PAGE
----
IRS Chief Counsel Memorandum Provides Guidance On Compensation Exclusion for Employee Meals Provided for Convenience of the Employer
SynopsisRecently, the IRS issued Chief Counsel Advice Memorandum, AM 2018-004. The memorandum, (also known as a CCA) while technically not establishing any formal precedent, includes helpful taxpayer guidance to employers that provide, or are contemplating providing, in-house meals to their employees on a non-taxable basis. This CCA is especially noteworthy because it was prepared in response to questions raised by IRS auditors who, as part of employment tax audits, noted a pattern of cases in which employers furnish meals to their employees and do not treat the meals as compensation for tax purposes, relying on the exclusion available for meals provided to employees on the employer’s business premises “for the convenience of the employer.”
The LawInternal Revenue Code Section 119 permits an employer to exclude from taxable income the value of meals provided at its expense to its employees on the employer’s premises for the convenience of the employer. The analysis is fact-driven and focuses on the requirement that the meals must be furnished for a substantial non-compensatory business reason of the employer. Treasury regulations under Section 119 provide that, on a facts and circumstances basis, the following meals provided on the employer’s premises can constitute meals provided for a substantial non-compensatory business reason:
• The meals are furnished to an employee during the employee’s working hours so that the employee will be available for emergencies while eating (e.g., certain hospital workers).
• The employer’s business requires the employee’s meal period to be short (e.g., 30 minutes) and the employee cannot be expected to eat elsewhere during the short time period (e.g., where the peak work hours of the employer’s business in which the employee is engaged occur during meal times).
• The meals are furnished to the employee because the employee could not otherwise have a proper meal within a reasonable meal period (e.g., where there are insufficient eating facilities in the vicinity of the employer’s business premises where the employee works).
The MemorandumIn general, the Memorandum provides the following guidance:
• If the employer’s particular business policies require the employer to provide certain employees with on-premises meals in order for the employees to properly perform their jobs, then meals provided to employees with those duties in that job position are provided for the employer’s convenience, even if certain individual employees in that position decline the meals.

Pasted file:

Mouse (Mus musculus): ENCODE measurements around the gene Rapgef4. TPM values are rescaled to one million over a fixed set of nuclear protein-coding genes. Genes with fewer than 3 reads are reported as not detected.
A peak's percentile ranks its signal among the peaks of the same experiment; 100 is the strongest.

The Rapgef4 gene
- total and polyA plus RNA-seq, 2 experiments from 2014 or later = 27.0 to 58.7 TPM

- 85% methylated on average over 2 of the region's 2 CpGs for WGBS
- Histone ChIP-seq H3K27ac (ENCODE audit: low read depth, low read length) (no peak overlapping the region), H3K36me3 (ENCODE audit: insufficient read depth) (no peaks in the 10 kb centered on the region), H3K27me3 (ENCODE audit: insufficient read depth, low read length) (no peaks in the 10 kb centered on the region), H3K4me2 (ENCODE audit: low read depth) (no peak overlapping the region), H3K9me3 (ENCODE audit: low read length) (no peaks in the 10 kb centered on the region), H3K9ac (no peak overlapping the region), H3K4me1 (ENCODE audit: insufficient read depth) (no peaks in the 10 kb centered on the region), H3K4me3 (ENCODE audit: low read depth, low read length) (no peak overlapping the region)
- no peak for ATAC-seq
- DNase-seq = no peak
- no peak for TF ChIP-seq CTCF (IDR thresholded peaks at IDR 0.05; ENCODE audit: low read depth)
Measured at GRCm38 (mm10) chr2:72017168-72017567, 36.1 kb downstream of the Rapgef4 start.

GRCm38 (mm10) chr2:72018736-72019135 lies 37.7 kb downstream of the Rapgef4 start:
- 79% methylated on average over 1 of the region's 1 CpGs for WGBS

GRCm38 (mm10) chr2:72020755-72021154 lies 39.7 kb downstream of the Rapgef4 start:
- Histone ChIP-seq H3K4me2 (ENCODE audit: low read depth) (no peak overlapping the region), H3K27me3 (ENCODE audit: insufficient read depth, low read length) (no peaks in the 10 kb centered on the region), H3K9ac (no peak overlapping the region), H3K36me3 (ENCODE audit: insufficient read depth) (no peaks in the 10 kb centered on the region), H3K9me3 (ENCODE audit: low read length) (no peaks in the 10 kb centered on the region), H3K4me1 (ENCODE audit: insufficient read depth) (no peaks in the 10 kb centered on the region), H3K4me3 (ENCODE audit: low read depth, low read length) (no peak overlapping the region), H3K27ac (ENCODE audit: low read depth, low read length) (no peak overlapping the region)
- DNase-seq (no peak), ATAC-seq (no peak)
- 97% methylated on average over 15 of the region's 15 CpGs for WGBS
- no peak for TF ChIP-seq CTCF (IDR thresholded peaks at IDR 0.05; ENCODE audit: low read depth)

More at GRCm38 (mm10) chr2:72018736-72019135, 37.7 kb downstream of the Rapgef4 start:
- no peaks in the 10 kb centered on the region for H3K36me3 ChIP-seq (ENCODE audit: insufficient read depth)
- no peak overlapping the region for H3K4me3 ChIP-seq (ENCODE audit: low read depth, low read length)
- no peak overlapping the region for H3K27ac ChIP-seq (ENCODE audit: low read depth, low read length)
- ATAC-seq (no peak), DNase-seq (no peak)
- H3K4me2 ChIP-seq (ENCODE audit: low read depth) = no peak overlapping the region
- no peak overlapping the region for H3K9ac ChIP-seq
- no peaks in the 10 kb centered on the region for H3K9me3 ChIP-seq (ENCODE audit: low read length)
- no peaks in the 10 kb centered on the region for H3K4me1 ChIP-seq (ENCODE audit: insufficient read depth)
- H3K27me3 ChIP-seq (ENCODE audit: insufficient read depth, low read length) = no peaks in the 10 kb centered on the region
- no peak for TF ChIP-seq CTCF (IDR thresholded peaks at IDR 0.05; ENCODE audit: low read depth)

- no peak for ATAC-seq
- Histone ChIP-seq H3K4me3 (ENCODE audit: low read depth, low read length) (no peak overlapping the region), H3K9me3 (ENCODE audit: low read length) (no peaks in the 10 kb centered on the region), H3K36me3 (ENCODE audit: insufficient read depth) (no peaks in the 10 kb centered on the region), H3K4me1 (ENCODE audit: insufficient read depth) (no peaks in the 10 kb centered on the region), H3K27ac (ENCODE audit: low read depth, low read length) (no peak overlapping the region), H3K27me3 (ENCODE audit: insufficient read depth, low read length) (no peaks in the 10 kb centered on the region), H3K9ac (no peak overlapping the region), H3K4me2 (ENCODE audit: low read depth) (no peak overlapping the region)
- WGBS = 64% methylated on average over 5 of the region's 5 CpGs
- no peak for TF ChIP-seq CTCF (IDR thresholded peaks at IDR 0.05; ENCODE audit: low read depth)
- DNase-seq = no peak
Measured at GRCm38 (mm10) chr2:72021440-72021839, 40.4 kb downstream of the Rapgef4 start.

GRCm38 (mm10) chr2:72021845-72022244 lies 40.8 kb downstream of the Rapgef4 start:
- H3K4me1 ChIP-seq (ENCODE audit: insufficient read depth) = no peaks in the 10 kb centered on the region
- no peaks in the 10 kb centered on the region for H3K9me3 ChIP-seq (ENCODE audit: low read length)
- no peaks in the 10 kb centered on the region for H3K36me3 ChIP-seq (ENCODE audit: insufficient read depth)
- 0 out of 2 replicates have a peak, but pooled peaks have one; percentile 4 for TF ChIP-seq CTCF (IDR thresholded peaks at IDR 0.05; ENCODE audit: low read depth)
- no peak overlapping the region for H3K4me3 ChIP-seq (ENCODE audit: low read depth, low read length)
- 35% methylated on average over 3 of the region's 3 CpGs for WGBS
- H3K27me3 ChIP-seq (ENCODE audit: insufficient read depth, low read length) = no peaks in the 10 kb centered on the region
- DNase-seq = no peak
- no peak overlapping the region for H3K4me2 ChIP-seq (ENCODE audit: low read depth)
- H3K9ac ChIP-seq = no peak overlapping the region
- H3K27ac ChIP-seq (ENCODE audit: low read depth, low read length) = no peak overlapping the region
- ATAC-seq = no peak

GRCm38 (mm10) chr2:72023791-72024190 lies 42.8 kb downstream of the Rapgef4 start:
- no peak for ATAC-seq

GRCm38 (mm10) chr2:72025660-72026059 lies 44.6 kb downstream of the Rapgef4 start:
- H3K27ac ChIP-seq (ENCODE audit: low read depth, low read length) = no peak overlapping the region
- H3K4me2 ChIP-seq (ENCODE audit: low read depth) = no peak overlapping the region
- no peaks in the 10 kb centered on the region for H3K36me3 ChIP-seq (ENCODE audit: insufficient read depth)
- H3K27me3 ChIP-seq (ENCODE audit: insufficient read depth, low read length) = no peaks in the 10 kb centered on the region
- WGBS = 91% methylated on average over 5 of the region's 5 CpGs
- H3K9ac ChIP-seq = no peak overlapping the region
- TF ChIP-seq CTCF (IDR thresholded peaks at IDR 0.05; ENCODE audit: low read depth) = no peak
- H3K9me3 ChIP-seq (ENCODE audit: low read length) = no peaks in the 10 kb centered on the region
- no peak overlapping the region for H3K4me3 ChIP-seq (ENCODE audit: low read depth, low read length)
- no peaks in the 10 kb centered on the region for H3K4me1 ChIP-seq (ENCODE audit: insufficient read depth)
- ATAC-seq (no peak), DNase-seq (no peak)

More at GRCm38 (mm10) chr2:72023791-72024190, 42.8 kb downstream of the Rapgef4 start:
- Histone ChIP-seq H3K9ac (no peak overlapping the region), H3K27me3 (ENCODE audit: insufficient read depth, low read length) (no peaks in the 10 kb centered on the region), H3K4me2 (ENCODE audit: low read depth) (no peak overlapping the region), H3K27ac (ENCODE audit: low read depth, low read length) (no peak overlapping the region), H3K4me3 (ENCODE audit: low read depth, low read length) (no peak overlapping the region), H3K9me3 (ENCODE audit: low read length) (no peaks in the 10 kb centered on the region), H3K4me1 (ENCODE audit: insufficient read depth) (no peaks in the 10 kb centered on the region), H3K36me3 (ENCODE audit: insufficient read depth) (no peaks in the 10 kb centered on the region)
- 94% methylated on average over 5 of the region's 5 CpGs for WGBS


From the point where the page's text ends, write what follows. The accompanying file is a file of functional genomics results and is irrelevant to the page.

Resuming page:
• Per applicable case law, the IRS cannot substitute its judgment for the business decision of the employer as to its business needs and concerns and as to which policies or practices are best suited to address them; however, in regard to meals for the employer’s convenience, the IRS is not prevented from requiring substantiation that a specific employee meal policy exists, as well as an explanation and substantiation that the provision of employer-provided employee on-site meals is necessitated by the policy in order for the employer to meet its business needs and goals (e.g., the employer could not run a hospital without certain staffers being available for emergencies while eating. However, an employer using the ‘on-call for emergencies’ approach could be required to demonstrate to the IRS that emergencies have actually occurred or can be reasonably be expected to occur).
• An employer utilizing the Section 119 exclusion bears the burden of proving that they are entitled to the exclusion, and should be prepared to provide substantiation, if requested by the IRS, as to the business reasons supporting its position that the meals are for the employer’s convenience.
What Does CohnReznick Think?It is noteworthy that the CCA was prepared to assist IRS employment tax auditors. The issuance of the CCA can therefore be expected to result in such audits requiring substantial employer documentation and substantiation where the Section 119 exclusion is utilized. Consequently, employers utilizing or considering the use of the Section 119 “meals for the employer’s convenience” exemption should work closely with their tax advisor to best document and substantiate the existence of an on-premises employer-provided employee meals policy, and show why that policy is needed for the employer to conduct its business.
ContactFor more information, please contact Dana Fried, Managing Director National Tax Services, at Dana.Fried@CohnReznick.com or 516-417-5064.
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